You might think that, somewhere in the metropolis named Ho Chi Minh City, there might be a good museum about Ho Chi Minh. But you’d be wrong. There’s a museum, alright, but in no way could it be described as “good”. A visit to the neighborhood is worthwhile, however, thanks to the delirious street of ?oàn V?n B?.
I was actually made angry by the Ho Chi Minh Museum. It’s blessed with one of the best locations in the city, in the stately former port headquarters, with an unparalleled view of downtown just across the river. And the subject matter should be fascinating! Ho Chi Minh is one of the country’s most important historical figures, the father of its independence, and his kindly, goateed visage can be seen everywhere in the city. I deliberately avoided reading up on him, because I was excited to learn about him in this museum. Big mistake.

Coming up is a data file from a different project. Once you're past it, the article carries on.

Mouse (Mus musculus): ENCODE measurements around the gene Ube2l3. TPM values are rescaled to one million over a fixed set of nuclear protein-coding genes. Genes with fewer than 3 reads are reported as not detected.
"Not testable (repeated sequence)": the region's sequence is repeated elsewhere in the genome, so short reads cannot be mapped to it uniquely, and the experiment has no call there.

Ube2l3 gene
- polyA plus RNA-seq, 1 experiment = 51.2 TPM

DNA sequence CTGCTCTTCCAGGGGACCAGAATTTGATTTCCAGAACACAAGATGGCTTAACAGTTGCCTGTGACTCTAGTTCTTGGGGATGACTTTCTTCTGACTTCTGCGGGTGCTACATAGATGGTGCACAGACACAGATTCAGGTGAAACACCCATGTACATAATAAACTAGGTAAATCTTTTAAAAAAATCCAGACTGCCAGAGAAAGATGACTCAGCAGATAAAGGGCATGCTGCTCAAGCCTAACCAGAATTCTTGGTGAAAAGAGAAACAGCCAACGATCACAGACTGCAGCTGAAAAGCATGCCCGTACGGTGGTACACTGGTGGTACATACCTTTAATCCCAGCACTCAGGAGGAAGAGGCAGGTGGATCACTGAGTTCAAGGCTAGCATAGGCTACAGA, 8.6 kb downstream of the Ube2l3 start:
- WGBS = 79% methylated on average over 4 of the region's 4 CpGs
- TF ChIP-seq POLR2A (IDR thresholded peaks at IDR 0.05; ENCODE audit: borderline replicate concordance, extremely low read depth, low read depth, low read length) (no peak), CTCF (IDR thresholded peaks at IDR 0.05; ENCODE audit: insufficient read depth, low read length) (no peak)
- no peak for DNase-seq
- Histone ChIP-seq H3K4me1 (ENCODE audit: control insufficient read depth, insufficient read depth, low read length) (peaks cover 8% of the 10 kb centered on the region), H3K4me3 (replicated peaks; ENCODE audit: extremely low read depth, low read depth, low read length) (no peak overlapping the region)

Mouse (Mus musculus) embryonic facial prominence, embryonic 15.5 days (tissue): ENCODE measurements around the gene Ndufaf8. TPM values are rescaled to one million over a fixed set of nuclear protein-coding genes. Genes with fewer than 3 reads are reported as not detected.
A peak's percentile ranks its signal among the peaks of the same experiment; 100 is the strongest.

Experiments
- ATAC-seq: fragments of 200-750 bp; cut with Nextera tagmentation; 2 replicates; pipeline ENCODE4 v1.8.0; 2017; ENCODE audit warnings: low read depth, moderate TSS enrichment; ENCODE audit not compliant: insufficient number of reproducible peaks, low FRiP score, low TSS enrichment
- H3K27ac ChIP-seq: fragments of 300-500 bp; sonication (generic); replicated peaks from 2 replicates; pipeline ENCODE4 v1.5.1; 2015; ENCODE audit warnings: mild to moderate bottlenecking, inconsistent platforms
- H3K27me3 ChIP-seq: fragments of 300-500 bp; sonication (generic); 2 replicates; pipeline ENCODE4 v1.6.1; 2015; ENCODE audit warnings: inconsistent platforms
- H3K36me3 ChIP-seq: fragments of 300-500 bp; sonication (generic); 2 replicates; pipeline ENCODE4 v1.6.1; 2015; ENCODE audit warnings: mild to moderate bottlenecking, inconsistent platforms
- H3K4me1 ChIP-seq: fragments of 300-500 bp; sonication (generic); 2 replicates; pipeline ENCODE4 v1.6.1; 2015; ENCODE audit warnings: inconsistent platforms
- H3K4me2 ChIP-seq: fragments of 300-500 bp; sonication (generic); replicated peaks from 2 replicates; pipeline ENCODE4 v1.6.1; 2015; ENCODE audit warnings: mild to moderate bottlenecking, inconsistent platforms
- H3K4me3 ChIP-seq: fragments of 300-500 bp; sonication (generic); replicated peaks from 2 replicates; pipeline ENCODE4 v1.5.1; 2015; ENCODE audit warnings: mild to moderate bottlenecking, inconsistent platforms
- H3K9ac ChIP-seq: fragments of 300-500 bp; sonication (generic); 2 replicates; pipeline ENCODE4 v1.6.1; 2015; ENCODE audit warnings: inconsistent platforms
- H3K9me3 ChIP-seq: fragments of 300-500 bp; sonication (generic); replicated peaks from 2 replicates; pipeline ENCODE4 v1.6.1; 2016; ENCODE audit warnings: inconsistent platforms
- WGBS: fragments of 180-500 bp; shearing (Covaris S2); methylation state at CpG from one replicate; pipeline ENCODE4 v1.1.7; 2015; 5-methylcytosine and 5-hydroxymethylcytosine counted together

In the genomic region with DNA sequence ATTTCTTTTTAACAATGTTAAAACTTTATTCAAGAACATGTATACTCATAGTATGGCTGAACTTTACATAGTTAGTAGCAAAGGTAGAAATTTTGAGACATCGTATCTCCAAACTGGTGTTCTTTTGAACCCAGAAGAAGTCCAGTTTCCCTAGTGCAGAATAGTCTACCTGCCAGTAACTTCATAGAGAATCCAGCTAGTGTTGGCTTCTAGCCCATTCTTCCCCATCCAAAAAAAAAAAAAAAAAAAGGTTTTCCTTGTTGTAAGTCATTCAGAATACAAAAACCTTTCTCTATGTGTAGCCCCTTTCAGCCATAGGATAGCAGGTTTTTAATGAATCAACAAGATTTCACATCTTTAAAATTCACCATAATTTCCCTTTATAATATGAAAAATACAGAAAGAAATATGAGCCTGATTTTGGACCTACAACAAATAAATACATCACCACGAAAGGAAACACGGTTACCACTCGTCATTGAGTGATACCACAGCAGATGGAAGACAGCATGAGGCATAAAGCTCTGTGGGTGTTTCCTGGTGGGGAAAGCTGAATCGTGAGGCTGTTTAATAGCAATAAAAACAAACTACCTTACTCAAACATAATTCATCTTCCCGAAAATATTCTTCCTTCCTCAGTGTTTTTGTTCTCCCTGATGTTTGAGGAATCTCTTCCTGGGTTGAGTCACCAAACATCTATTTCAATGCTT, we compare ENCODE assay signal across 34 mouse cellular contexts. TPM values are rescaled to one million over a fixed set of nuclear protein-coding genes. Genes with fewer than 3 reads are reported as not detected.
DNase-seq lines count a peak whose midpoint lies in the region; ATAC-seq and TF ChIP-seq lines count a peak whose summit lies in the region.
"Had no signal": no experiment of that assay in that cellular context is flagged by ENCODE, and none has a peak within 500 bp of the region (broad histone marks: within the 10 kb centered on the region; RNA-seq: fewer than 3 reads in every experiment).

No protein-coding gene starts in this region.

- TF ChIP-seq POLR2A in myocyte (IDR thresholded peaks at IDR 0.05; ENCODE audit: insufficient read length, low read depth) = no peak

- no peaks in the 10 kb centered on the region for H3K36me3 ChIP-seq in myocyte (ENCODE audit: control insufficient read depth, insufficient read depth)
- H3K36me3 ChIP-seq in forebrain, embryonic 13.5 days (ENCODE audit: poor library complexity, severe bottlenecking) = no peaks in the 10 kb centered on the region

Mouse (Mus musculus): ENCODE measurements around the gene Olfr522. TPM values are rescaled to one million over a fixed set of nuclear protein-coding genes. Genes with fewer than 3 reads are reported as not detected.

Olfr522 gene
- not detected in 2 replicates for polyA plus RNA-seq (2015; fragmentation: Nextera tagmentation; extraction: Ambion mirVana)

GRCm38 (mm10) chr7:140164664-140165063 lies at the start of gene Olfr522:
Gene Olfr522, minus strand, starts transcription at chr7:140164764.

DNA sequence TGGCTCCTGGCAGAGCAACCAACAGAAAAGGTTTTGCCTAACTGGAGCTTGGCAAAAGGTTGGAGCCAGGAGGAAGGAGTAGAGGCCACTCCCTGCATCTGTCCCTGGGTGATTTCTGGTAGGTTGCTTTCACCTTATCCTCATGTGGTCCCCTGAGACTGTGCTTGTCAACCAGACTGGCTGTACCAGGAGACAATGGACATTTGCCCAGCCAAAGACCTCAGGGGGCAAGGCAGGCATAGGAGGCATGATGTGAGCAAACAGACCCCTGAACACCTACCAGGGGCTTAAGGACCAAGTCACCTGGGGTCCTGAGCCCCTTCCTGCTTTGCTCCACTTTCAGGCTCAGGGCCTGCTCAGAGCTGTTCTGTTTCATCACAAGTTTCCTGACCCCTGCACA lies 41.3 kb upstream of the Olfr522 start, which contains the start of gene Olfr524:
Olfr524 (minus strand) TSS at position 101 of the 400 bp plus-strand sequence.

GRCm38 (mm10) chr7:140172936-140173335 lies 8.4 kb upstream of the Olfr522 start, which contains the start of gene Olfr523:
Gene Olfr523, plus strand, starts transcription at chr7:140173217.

Among the paltry exhibits are some trinkets from his life, a few grainy portraits, and Communist-speak propaganda. There’s no rhyme nor reason to the layout of the displays, and I left the museum just as ignorant about Ho Chi Minh as I had been upon entering.
Our spirits were low, when we headed back out into the city. But that wouldn’t last, because on the street of ?oàn V?n B?, low-spirits are forbidden. It’s an official ordinance. Maybe free coffee is distributed to the residents or something, I don’t know, but this street was wired. We walked up and down, chatting with residents, trying out sweets, investigating alleyways, peering into the home-shop-garages, and having an excellent time.
While it’s impossible to recommend the Ho Chi Minh Museum to even his most fervent fans, visiting the surrounding area is definitely worthwhile. Saigon has a lot of unique little corners, and this is one of best.